Last week was Mid High Mission Week, a new endeavor for the youth ministry at Forest Hill Church. During the week, a group of twelve middle school youth participated in a variety of mission projects during the week. To cap the weekend off, the group went on a weekend retreat near Peek’n Peak Resort in New York.
Honestly, I didn’t know what to expect for the week. It wasn’t easy to find mission work for the group because many organizations have age restrictions. And middle schoolers.. well.. I love them, but they are a challenge. But, as the week progressed, I witnessed our youth doing amazing work and I found myself being renewed and reminded of the power of God’s love.
The Mission Work
We started our week at 8am at our home base, Forest Hill Church. Our youth prepared and served a pancake breakfast for our regular visitors to the food pantry at Forest Hill Church. This project was designed by our middle school group during Sunday School in the spring. They wanted to do an outreach to meet this group of people where they are. We had around fifteen people come for the free breakfast. The youth were excellent chefs and the food was excellent. More importantly, our youth noticed how happy and thankful people were for a free breakfast and for youth willing to serve them.
On Wednesday, we travelled to the Christopher Home in Rocky River to host Family Promise. Family Promise is an organization dedicated to helping homeless families find long-term housing. In the interim, Family Promise provides housing through a network of host churches. Our group was responsible for providing dinner for three families and being evening activity hosts.
The highlight of the evening at Family Promise was the epic game of kickball after dinner. The FHC youth played with the families including the moms and teenager kids staying at Family Promise. The families and kids were able to forget about all the stress in their lives and have fun. Before we left, one of the teenager kids at Family Promise told us this was the most fun he has had in months.
Thursday morning our group travelled a few miles up the road to Medwish International. MedWish collects, sorts and redistributes donated and excess medical supplies and equipment to hospitals and clinics in developing countries. After a long tutorial, our youth jumped right into the sorting. They worked hard and asked questions to ensure they were sorting correctly so that these medical supplies could get to a needed destination.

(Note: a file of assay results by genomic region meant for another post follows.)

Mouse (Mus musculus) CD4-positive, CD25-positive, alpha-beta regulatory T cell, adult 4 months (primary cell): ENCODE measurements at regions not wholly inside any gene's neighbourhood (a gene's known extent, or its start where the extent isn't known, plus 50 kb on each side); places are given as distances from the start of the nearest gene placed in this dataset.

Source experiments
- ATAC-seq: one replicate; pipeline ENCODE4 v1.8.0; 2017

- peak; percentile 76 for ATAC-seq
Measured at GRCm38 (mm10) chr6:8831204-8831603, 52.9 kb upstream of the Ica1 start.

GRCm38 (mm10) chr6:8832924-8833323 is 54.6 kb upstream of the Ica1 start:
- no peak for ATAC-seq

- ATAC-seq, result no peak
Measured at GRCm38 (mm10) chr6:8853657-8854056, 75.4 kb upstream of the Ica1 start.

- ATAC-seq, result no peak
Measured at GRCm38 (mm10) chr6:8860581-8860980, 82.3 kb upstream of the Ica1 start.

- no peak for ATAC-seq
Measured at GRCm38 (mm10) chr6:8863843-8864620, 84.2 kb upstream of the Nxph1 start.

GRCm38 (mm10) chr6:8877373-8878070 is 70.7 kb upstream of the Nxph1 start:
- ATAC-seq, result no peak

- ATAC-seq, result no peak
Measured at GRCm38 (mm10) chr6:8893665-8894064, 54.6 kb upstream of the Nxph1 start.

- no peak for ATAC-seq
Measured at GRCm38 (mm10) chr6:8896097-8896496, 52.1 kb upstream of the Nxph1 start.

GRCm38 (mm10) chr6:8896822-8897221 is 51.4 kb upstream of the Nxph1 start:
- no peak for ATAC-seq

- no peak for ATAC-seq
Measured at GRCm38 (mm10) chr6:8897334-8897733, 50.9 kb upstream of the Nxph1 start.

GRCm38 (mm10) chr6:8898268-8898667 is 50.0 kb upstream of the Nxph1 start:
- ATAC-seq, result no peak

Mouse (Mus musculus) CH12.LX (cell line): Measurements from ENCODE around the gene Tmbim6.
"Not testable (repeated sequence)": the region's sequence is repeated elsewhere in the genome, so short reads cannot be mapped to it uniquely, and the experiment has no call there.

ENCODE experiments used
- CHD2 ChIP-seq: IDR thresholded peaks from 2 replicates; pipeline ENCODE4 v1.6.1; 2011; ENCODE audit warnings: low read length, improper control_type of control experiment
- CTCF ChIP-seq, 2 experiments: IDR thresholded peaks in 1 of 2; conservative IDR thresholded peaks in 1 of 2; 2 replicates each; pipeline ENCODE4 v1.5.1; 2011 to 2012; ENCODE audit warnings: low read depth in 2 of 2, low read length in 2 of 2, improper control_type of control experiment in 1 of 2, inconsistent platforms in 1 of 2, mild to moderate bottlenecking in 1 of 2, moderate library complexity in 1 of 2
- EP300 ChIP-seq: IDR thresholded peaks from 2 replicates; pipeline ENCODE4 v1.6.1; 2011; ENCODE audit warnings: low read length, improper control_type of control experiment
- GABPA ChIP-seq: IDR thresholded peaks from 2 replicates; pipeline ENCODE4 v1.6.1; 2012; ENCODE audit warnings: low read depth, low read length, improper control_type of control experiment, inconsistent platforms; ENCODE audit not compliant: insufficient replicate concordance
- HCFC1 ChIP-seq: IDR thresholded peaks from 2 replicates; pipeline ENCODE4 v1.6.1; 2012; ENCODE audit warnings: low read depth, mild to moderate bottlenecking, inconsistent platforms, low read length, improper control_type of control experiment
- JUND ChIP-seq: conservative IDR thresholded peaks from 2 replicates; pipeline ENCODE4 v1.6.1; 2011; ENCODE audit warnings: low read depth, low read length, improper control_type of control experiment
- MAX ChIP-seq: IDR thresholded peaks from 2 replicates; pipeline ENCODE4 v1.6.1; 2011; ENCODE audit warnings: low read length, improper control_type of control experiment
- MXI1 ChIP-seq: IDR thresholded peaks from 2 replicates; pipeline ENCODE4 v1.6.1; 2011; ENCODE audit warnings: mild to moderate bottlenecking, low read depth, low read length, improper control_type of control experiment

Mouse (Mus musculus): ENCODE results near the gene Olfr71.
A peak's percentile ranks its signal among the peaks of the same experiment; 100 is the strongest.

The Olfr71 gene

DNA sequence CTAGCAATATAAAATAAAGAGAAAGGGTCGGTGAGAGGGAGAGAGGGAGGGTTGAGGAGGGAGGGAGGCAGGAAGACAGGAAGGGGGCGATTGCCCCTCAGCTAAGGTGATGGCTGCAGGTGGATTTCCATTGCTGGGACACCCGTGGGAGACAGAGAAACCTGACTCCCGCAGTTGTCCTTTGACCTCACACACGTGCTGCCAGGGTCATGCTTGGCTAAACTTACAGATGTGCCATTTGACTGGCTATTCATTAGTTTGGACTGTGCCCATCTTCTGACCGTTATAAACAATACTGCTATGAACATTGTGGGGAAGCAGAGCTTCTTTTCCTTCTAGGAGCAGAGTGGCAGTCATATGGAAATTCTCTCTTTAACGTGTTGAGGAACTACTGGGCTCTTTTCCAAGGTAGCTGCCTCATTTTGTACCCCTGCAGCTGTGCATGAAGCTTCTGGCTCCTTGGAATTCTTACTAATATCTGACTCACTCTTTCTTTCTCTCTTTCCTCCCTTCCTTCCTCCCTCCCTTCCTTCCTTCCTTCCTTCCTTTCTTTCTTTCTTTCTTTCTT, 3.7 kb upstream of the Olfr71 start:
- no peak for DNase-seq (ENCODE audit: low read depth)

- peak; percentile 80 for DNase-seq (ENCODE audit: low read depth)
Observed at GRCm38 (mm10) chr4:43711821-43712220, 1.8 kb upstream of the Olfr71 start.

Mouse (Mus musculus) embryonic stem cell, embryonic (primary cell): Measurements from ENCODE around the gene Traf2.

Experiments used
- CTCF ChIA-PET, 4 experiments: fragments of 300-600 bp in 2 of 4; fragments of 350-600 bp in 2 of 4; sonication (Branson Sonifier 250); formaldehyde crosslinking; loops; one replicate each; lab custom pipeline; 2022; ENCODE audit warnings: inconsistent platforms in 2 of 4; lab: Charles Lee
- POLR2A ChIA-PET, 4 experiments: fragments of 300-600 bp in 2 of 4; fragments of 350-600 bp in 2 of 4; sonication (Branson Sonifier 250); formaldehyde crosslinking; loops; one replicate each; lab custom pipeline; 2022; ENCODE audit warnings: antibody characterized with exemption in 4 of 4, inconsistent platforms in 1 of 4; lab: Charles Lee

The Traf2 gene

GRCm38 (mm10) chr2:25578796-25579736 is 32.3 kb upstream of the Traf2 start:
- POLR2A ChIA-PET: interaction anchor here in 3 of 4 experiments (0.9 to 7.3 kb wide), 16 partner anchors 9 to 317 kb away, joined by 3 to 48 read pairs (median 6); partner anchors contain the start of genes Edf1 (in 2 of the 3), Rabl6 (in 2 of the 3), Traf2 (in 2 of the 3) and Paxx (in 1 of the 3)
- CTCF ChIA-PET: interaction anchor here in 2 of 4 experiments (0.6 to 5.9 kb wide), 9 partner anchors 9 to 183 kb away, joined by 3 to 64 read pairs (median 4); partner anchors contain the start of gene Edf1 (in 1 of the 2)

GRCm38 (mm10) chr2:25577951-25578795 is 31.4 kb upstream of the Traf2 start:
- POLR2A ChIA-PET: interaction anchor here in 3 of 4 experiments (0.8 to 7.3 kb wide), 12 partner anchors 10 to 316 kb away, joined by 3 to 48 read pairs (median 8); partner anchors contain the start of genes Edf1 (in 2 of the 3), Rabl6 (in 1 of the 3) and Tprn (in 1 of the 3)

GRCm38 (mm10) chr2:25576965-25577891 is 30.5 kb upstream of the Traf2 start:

Thursday afternoon, the youth returned to Forest Hill to help in Abundance Acres. Abundance Acres is FHC’s vegetable garden and the harvest is donated to FHC’s food pantry. The youth quickly drilled the compost bins together before helping in some other areas of the garden.
Friday afternoon, the youth capped off mission week with a trip to Judson Park, a retirement community, to participate in poetry hour. The youth brought their favorite poems to share with the residents and listened as the residents recited poems of their own.
We capped off the week with a retreat. We hiked, swam, shared in daily devotions and played capture the flag, werewolf and many other games. The weekend was full of fun and laughter, a great way to end the week.
What did I learn this week?
Life is Better when We Get Along
I was so impressed with the group dynamics of the middle schoolers. All the youth got along, but it was more than being friendly. They looked out for each other and made sure everyone was included. This was especially true on the retreat when they shared food together and played games. The more I reflected on the group dynamic, the more I realized how special it was – and not just for middle schoolers, but for any group of people with different backgrounds and interests. They accepted each other’s differences for the betterment of the group.
The Power of Presence
Much of our mission work centered on our youth being present to people. Our youth cooked breakfast, dinner, and completed other tasks, but the most important facet throughout the week was showing up. The youth took time to volunteer and to make people smile when they needed it most. Our group was present to those in need. Often I am overwhelmed when I think about tackling the problems of hunger, homelessness, and inadequate health care. But this week, I was reminded being present can make a big difference in people’s lives.